The year 2019 has already become the Year of Bruegel, to celebrate the 450th anniversary of the artist’s death (ca. 1525-1569). The once-in-a lifetime show in Vienna’s Kunsthistorisches Museum (awkwardly preceded a year earlier by a major drawings exhibition at the nearby Albertina) gathered about two-thirds of the 45 extant paintings as well as a major selection of drawings and prints. Its catalogue celebrates the technical examination of Vienna’s freshly restored paintings (to be supplemented by study of several others on display), now available on line as “Inside Bruegel.”
But perhaps the most formidable contribution of the year is this massive doorstop of a book, complete with its own carrying case and featuring lavish numbers of new, high-resolution photographs and details. Unlike the technical emphasis and entries of individual Vienna works and their histories in the exhibition catalogue, this book is very much an interpretive work, the result of a career-long study of the artist by Müller, complemented by a renewed study of the drawings by Schauerte. A full catalogue follows for all three media, the first one since Manfred Sellink’s roster (2007). For the most part, the text is Müller’s, based on the paintings but also invoking drawings or prints and comparisons as part of the argument.
An initial biographical chapter emphasizes the circle of patrons and intellectuals around Bruegel, but it also asserts Müller’s ongoing conviction (following Stridbeck) about the artist’s religion (p. 18): that he was a Nicodemist, dissimulating Catholic loyalty while following the more radical spiritual ideas of Sebastian Franck (d. 1542/43). His outlook would thus have been irenic, advocating peaceful coexistence among denominations and a resulting search for universals, but it opposes the organized Church. Müller often invokes Franck’s writings as keys to understanding Bruegel imagery as advocating a personal, internalized faith. Thus the New Testament rhetoric of plain speech inspires visual imagery of humility in Bruegel’s art, including representation of Jesus himself, closely aligned with genre subjects.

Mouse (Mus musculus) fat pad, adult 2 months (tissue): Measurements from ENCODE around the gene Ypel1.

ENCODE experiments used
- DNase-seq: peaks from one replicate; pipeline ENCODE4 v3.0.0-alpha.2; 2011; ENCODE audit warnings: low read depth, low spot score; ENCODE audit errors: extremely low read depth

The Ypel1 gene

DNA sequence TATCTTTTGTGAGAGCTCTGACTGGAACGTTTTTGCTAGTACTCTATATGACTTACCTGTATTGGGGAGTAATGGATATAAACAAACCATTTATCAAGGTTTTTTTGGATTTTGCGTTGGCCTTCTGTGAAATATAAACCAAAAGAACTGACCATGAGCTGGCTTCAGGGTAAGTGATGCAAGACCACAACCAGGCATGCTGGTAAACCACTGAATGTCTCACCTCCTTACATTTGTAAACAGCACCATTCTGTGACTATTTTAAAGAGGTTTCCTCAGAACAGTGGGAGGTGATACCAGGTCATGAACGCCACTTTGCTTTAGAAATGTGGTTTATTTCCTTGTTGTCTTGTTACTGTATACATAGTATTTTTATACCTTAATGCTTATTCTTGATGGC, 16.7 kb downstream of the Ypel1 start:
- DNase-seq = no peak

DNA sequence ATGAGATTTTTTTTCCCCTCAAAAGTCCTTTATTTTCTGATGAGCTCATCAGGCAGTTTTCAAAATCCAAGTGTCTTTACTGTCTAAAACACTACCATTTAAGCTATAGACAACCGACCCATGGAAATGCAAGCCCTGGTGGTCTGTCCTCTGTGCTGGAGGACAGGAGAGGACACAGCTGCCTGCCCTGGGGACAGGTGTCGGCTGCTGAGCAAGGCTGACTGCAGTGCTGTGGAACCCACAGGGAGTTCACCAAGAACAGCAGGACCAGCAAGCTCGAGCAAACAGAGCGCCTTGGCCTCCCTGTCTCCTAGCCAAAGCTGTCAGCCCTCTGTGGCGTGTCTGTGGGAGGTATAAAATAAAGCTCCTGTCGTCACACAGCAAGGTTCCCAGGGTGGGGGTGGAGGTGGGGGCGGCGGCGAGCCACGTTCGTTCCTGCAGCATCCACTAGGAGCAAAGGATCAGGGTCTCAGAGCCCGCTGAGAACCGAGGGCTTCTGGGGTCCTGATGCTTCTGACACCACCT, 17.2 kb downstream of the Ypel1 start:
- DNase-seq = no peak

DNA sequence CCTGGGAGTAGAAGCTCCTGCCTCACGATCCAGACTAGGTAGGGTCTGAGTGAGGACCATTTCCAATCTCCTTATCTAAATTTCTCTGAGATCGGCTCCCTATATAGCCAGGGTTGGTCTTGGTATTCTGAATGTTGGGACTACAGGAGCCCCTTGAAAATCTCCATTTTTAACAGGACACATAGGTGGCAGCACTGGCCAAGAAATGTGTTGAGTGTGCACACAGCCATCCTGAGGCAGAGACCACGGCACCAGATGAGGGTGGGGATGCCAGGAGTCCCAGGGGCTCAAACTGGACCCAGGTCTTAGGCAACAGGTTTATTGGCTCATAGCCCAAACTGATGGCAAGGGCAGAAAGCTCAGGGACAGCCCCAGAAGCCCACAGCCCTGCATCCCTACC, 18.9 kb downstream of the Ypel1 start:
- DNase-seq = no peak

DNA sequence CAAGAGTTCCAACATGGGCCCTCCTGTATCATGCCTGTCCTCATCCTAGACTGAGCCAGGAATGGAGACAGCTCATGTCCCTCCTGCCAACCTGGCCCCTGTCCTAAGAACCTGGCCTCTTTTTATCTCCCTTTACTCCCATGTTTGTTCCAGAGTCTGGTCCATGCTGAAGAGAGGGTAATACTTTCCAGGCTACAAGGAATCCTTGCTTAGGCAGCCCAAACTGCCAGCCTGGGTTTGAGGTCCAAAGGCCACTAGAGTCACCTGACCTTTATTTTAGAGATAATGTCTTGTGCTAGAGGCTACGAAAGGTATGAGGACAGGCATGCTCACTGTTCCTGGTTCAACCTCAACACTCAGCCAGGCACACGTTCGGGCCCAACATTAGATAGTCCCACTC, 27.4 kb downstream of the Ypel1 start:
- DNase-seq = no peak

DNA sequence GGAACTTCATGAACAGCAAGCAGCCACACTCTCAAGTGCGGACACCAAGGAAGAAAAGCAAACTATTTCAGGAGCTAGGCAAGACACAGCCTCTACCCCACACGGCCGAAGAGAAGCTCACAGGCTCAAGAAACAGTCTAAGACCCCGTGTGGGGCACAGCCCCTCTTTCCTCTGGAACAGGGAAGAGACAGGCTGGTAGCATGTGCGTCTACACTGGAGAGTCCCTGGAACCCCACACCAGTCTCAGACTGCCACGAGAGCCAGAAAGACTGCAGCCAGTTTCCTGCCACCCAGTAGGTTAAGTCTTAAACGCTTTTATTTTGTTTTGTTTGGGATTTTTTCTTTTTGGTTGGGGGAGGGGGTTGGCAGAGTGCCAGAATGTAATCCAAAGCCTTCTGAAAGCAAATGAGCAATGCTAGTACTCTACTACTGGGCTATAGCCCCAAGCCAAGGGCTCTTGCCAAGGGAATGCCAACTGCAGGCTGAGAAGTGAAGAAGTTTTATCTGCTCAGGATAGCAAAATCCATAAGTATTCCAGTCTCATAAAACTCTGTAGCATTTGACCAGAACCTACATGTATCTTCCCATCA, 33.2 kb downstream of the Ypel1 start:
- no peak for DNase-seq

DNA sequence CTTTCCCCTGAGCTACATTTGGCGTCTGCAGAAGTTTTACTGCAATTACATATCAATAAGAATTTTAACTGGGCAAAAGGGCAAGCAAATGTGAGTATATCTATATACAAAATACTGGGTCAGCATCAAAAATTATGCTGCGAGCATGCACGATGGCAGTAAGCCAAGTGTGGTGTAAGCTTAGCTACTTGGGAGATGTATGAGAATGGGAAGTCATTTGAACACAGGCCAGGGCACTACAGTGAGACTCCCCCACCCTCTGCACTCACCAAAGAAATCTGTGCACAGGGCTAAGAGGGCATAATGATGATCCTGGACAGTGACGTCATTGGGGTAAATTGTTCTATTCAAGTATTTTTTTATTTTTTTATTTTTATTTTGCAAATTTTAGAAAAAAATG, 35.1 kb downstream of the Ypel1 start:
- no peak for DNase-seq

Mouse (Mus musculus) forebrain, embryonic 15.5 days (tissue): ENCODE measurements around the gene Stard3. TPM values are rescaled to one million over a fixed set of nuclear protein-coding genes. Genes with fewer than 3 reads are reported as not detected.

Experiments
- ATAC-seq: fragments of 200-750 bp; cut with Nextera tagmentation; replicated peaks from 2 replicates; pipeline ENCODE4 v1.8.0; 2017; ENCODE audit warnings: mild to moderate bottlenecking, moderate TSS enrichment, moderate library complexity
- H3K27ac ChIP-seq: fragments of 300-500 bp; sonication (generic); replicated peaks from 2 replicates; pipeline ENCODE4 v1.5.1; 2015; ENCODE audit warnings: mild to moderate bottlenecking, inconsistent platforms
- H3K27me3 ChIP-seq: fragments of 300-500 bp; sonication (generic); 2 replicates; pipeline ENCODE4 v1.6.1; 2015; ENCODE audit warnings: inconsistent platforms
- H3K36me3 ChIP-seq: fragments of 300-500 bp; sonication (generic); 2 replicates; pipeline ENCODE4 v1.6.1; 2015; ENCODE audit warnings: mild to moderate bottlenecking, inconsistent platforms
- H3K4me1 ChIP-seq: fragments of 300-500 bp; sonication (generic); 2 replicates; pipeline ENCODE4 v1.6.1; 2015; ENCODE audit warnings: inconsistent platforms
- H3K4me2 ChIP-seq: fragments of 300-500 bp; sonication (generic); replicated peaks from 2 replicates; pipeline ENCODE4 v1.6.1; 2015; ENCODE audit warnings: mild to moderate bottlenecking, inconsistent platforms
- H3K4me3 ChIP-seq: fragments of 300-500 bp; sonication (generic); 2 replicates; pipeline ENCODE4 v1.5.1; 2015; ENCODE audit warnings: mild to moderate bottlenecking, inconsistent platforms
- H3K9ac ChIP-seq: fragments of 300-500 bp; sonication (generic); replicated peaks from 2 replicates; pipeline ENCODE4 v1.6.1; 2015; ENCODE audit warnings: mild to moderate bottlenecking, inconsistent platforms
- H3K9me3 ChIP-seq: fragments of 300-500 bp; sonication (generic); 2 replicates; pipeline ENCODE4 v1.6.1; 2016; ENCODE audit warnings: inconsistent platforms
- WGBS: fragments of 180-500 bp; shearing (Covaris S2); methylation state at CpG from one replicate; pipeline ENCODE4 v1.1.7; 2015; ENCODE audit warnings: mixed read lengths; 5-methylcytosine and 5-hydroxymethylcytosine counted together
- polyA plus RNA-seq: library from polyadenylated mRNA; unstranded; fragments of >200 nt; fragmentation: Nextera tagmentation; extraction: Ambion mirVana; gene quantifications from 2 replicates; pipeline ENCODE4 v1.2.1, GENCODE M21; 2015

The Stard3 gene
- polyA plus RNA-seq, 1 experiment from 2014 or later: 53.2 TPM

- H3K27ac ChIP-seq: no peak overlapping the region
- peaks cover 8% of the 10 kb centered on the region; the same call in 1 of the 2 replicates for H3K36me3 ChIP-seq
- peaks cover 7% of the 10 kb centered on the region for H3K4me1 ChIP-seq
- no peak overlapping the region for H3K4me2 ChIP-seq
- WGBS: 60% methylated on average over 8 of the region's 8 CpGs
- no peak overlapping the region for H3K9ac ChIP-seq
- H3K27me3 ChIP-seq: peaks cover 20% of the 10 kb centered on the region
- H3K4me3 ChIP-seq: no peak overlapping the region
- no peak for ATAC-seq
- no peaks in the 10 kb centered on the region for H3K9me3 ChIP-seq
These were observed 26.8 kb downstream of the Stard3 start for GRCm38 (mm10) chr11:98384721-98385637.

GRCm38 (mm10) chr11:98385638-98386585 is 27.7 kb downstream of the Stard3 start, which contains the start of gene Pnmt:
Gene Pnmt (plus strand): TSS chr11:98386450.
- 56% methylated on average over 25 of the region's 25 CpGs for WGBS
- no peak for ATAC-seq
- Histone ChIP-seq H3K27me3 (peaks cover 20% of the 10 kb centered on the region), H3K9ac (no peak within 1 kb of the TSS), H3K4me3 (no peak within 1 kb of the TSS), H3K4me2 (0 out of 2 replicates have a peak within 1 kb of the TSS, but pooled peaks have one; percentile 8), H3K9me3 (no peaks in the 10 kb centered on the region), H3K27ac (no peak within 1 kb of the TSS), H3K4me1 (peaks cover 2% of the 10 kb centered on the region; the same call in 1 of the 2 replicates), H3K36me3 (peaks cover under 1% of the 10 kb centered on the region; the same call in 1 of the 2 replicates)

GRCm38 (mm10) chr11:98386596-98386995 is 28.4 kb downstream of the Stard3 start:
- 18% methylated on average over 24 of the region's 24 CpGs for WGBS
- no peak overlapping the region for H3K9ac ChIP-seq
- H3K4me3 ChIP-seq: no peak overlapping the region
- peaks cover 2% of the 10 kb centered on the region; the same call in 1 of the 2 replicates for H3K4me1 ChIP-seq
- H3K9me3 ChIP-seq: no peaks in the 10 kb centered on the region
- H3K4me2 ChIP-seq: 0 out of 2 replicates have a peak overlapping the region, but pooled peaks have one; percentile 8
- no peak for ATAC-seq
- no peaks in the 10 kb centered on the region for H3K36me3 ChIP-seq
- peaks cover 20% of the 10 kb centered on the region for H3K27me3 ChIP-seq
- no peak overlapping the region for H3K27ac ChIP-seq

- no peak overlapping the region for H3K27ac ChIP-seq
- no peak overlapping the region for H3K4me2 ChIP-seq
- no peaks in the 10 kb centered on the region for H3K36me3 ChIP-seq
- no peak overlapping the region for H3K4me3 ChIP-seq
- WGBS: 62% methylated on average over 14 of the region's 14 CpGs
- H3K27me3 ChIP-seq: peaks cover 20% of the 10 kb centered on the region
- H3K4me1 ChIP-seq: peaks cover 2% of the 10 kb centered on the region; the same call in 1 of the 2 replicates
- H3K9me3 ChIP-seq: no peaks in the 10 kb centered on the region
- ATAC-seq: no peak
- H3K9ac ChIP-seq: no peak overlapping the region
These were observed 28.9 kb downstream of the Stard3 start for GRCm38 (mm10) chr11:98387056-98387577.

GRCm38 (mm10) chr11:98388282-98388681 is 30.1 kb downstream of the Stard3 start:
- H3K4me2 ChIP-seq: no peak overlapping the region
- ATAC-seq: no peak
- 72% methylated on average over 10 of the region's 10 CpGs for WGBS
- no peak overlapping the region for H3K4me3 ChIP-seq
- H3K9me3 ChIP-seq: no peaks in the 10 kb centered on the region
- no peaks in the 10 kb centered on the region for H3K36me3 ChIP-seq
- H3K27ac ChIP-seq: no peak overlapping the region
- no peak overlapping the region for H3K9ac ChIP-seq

Müller begins his analysis with the large paintings around 1560, crowded with small figure details. Characteristically, he proposes bold new interpretations, identifying the Carnival figure of Carnival and Lent (1559) with Luther(!), opposed to Catholic Lenten piety, so like Stridbeck he sees Protestants versus Catholics here. He also sees the contemporary allegory of Caritas from the Virtues print series as satirical, whereas for this observer it offers the most straightforward representation of the traditional Seven Acts of Mercy. Additionally, the paired prints, Lean and Fat Kitchen, follow from this same religious juxtaposition. Netherlandish Proverbs also derives from Erasmian adages as well as the Bible, now realized in the vernacular. Here, too, Franck is invoked, through his Paradoxa (1534). Children’s Games (1560) is viewed around the central image of the play-wedding, but here (vs Sandra Hindman) it leads to a picture of a negative judgment of ritual, or a “genuine Imitation of Christ that is counter to the rites and sacraments being mocked here” (p. 35). In sum, here close scrutiny of details resolves into a whole through the greater interpretive lens of Franck, regarding authentic, internalized piety or “negative theology” (p. 69).
Overtly religious images pursue “the mistaken search for God” (Chapter 3). The Berlin Two Apes (1562) are prisoners of the senses, and the humble holy figures of the London Adoration of the Magi (1564) also show the limits of external sight. In similar fashion, The Preaching of John the Baptist (1566) distracts the viewer from the true, miniature Baptism in the distant Jordan. A new reading of The Way to Calvary (1564) sees it as an eternally recurring event, both prior to the Crucifixion itself but also afterwards, as the mourning figures demonstrate. No pictures better epitomize the mistaken, pride-filled search for God than the two Towers of Babel, but Müller reads Genesis’ confusion of languages as mirroring the babble of competing creeds.